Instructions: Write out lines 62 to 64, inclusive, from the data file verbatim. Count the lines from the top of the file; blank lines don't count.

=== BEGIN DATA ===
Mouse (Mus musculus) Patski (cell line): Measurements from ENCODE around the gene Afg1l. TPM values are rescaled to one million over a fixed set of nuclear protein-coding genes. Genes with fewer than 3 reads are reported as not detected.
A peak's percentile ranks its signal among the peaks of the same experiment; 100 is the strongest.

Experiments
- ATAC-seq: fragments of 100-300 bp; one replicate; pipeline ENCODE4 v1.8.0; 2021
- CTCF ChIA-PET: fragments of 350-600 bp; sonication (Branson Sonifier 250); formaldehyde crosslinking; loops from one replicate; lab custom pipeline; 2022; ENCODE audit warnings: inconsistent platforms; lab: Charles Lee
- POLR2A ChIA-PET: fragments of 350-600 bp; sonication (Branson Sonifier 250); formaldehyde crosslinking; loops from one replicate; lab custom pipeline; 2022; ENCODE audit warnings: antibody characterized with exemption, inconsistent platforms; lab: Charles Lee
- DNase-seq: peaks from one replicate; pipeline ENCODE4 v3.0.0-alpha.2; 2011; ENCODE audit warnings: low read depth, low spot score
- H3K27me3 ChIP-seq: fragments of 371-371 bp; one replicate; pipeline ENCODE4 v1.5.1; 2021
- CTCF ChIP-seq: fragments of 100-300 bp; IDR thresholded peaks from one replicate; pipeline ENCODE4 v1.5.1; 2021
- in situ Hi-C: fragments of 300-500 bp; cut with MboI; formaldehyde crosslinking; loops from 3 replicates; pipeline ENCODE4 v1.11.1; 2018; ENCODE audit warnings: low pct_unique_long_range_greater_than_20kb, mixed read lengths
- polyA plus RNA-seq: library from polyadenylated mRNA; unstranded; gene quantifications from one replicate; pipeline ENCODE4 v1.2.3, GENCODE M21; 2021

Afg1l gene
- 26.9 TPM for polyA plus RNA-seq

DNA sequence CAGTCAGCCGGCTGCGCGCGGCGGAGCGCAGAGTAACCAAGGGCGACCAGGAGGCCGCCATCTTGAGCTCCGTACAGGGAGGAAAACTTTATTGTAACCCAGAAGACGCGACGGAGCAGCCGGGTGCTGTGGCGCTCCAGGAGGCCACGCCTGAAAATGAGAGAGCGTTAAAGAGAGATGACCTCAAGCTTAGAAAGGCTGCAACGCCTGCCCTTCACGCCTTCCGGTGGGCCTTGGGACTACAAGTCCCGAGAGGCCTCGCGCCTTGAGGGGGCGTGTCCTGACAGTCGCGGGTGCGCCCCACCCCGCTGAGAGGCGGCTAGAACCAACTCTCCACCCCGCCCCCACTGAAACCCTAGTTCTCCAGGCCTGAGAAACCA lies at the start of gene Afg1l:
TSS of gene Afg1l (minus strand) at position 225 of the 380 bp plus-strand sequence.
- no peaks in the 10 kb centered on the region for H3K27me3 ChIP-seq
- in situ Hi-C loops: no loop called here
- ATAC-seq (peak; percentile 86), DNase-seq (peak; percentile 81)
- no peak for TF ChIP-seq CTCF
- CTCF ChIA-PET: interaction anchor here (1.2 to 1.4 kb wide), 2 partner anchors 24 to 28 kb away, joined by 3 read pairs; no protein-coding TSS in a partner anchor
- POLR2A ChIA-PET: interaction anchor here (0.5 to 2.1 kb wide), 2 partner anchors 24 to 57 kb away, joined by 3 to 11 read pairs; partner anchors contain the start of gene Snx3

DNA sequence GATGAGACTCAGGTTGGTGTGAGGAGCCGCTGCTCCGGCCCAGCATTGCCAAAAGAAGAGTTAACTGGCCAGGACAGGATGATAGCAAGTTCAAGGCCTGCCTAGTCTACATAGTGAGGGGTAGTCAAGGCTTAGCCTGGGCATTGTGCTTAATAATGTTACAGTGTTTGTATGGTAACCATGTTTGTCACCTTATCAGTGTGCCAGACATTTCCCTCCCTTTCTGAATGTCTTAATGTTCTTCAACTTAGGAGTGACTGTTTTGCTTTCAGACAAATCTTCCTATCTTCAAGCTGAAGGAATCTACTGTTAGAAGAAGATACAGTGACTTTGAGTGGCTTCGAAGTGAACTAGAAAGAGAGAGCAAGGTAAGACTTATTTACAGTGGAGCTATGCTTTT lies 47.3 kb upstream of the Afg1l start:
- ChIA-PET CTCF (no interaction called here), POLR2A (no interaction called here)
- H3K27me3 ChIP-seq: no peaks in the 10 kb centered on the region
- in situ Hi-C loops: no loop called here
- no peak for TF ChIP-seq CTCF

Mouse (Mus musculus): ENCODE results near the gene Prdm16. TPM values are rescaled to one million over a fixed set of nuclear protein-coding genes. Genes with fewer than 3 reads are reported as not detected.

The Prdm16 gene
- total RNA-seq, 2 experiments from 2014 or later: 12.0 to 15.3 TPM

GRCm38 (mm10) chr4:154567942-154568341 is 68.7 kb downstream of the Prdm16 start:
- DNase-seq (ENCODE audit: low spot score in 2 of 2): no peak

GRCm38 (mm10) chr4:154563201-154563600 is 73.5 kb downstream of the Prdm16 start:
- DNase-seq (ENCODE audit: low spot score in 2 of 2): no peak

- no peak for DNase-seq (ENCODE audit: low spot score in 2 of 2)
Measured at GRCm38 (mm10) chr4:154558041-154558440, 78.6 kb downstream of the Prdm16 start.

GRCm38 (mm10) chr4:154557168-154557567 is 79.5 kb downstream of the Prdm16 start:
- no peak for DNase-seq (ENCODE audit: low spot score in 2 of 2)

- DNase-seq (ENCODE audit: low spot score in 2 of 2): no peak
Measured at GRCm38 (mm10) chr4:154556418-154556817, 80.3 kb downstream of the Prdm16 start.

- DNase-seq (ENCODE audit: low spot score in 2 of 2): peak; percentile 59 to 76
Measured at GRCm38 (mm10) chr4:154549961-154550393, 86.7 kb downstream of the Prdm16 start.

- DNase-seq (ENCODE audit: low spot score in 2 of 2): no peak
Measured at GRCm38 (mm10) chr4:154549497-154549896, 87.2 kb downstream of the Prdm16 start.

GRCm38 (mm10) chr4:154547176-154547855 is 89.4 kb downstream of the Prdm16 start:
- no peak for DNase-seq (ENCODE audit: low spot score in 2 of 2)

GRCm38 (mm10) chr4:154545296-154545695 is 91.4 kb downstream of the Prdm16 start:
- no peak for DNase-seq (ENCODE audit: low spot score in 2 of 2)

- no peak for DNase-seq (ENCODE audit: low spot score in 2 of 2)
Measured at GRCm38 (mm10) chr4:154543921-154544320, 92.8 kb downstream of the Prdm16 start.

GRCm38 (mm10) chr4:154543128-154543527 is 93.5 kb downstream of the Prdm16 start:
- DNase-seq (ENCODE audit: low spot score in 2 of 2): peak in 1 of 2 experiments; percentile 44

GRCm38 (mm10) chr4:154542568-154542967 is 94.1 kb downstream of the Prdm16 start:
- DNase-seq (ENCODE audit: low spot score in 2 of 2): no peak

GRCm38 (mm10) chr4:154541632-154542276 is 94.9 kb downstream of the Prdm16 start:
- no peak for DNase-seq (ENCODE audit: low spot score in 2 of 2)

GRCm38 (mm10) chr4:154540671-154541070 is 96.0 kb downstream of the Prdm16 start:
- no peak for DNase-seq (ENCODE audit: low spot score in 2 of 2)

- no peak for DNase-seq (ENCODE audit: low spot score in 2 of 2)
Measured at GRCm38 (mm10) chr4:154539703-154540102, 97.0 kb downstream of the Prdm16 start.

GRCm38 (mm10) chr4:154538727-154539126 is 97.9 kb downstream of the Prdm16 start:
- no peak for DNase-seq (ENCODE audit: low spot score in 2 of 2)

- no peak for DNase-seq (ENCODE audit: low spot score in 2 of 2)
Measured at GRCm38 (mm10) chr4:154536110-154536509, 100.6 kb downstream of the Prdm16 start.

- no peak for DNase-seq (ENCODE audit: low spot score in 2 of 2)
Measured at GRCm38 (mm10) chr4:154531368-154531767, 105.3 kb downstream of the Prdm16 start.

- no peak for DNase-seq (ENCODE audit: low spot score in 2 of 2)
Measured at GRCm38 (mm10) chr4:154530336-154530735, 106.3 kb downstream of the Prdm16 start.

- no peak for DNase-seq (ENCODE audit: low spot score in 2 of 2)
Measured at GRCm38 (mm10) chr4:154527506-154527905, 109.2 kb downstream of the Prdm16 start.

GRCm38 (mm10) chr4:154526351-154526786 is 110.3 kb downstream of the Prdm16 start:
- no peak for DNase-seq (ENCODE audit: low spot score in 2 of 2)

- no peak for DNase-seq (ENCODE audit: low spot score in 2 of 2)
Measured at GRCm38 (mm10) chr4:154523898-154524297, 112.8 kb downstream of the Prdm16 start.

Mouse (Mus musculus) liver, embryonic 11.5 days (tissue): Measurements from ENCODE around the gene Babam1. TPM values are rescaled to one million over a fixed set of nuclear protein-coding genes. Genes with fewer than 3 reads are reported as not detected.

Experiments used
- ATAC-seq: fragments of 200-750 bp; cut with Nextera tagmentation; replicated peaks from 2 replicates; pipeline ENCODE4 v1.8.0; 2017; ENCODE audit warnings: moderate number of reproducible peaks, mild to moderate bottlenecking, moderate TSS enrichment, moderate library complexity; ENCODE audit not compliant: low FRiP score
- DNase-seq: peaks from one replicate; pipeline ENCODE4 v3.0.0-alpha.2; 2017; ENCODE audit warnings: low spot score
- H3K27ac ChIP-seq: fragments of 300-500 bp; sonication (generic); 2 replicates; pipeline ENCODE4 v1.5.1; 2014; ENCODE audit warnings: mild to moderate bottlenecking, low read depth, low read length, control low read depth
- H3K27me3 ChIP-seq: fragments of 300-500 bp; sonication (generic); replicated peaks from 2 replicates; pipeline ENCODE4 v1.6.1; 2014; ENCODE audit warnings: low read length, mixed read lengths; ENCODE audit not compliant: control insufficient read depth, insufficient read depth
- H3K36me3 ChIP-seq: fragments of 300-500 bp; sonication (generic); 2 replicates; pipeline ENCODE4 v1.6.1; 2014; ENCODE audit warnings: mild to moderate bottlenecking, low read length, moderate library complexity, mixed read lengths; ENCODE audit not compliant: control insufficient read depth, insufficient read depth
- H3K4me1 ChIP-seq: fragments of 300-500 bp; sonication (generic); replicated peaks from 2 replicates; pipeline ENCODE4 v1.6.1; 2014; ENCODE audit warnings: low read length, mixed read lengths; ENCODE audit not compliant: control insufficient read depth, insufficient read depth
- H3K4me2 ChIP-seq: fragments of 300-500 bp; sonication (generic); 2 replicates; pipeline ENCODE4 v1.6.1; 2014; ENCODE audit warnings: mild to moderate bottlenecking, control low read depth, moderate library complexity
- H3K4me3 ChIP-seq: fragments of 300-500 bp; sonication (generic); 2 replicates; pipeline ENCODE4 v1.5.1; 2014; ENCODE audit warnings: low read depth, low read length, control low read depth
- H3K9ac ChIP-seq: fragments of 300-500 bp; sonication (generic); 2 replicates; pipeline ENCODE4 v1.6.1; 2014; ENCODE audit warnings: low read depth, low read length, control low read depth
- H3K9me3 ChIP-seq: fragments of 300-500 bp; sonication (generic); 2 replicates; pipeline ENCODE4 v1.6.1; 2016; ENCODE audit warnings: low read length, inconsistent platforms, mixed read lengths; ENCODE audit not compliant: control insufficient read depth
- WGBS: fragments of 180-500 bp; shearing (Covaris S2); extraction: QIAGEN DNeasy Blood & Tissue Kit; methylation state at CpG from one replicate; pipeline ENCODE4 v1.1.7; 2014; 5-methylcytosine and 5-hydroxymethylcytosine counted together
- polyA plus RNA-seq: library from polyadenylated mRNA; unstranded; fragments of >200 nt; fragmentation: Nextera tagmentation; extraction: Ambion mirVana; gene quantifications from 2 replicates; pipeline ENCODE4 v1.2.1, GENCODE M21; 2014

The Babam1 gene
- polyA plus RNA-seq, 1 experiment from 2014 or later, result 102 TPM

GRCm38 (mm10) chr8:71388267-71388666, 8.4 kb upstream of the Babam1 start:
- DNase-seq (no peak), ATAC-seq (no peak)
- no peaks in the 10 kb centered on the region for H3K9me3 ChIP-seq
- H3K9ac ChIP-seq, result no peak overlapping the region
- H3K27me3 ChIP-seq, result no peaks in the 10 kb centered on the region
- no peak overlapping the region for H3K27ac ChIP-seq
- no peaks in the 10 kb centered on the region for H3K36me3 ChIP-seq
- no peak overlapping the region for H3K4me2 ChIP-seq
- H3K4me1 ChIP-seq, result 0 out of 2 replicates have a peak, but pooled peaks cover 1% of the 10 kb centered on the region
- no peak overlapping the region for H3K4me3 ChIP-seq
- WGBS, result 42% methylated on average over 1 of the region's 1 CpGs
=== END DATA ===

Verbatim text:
- no peak for DNase-seq (ENCODE audit: low spot score in 2 of 2)
Measured at GRCm38 (mm10) chr4:154536110-154536509, 100.6 kb downstream of the Prdm16 start.

- no peak for DNase-seq (ENCODE audit: low spot score in 2 of 2)